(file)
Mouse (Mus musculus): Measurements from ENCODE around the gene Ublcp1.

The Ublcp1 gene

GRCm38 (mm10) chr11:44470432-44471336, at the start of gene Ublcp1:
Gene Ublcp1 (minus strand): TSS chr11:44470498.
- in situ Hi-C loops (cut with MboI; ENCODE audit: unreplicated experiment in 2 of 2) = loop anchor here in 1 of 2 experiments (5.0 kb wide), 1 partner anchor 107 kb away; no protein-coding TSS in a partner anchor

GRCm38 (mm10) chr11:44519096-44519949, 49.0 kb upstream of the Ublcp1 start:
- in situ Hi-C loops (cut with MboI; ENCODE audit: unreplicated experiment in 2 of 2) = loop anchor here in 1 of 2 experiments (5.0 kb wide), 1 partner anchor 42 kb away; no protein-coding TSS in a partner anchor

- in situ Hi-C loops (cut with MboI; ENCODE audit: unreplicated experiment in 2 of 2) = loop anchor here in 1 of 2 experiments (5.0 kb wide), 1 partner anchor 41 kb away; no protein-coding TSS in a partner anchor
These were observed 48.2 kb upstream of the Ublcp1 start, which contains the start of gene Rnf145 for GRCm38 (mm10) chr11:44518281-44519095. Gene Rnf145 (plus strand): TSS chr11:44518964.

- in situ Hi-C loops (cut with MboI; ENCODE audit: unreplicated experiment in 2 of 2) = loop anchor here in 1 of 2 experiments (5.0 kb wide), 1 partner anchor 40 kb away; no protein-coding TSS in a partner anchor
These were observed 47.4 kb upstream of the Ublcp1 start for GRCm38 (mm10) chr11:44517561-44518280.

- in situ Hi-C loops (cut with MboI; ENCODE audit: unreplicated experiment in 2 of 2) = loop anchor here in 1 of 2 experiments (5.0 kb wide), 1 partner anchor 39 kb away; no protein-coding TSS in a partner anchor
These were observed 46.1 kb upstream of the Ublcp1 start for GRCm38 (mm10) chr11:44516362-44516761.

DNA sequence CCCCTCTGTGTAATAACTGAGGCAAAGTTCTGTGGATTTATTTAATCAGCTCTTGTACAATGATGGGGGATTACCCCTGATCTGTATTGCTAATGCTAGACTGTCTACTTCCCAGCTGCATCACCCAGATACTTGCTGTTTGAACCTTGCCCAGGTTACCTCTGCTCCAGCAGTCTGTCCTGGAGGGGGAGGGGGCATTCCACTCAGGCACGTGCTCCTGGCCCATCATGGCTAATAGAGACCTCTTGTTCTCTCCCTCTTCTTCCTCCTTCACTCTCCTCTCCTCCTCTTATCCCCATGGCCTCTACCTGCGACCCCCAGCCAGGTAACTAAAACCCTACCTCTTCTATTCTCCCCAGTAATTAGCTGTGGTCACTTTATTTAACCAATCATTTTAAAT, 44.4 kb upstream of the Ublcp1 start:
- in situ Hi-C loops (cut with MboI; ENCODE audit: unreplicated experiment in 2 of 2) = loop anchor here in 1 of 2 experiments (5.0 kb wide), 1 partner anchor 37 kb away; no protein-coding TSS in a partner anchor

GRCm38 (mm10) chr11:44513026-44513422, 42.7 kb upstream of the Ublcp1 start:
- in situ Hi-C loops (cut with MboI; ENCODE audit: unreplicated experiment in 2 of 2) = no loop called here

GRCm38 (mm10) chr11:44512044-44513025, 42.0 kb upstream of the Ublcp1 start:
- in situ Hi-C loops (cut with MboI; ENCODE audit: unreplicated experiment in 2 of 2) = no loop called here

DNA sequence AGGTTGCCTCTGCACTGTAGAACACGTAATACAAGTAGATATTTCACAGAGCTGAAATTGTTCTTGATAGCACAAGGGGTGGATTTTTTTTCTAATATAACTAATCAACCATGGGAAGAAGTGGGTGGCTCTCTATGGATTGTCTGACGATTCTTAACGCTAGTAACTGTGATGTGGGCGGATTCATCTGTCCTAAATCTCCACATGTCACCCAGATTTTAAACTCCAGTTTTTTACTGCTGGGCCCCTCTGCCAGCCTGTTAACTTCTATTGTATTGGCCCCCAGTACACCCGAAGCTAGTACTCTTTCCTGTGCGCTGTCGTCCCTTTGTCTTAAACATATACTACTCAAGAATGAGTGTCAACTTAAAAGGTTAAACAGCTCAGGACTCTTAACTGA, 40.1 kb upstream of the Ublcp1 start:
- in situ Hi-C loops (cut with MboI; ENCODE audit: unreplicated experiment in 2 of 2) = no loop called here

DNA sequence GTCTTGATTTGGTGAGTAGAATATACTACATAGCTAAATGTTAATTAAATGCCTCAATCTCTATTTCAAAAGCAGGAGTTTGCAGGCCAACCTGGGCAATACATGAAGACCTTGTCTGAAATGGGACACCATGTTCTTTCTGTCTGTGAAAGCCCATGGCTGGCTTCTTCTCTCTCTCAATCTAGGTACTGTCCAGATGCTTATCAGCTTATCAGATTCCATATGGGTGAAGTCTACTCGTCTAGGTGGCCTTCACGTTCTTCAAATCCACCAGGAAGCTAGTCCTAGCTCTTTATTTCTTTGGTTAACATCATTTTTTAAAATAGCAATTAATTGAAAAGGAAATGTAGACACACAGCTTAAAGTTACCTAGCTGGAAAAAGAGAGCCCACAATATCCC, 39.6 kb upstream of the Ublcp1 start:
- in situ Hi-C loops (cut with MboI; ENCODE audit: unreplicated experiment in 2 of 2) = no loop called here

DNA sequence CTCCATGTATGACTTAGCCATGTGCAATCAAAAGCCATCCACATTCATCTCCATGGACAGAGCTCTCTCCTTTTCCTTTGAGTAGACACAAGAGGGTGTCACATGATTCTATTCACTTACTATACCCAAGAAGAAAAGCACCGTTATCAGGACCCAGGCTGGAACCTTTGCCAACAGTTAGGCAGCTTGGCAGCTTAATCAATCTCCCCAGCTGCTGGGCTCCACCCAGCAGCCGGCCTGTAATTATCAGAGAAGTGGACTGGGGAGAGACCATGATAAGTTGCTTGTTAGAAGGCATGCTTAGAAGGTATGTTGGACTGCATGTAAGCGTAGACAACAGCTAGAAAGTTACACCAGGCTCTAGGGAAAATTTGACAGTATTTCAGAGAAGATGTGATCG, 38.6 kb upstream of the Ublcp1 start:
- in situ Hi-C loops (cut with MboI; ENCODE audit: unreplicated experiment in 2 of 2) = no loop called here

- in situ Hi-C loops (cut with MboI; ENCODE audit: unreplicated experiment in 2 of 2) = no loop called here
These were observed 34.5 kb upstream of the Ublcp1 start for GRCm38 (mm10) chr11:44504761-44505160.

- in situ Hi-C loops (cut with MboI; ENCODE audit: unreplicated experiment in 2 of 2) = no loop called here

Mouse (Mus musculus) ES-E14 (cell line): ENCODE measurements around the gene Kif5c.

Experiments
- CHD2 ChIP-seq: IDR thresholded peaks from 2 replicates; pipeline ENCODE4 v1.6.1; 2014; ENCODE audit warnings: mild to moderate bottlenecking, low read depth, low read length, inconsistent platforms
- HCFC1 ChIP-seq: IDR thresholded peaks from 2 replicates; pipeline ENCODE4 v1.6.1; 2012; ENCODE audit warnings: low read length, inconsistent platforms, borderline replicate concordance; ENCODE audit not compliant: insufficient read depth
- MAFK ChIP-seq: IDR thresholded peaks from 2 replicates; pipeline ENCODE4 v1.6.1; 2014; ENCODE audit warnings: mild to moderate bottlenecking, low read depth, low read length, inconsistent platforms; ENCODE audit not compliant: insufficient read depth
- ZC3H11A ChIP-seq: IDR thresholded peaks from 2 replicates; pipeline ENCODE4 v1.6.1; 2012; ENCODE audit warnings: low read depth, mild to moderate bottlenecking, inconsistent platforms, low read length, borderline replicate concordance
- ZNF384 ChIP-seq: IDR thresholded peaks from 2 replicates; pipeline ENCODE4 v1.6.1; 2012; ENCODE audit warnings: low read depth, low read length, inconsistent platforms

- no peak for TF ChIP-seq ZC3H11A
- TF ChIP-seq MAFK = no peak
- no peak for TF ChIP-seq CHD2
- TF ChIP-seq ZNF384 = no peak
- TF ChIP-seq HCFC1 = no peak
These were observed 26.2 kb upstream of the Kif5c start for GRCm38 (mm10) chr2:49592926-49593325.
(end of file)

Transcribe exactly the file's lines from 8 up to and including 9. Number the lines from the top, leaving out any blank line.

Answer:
- in situ Hi-C loops (cut with MboI; ENCODE audit: unreplicated experiment in 2 of 2) = loop anchor here in 1 of 2 experiments (5.0 kb wide), 1 partner anchor 41 kb away; no protein-coding TSS in a partner anchor
These were observed 48.2 kb upstream of the Ublcp1 start, which contains the start of gene Rnf145 for GRCm38 (mm10) chr11:44518281-44519095. Gene Rnf145 (plus strand): TSS chr11:44518964.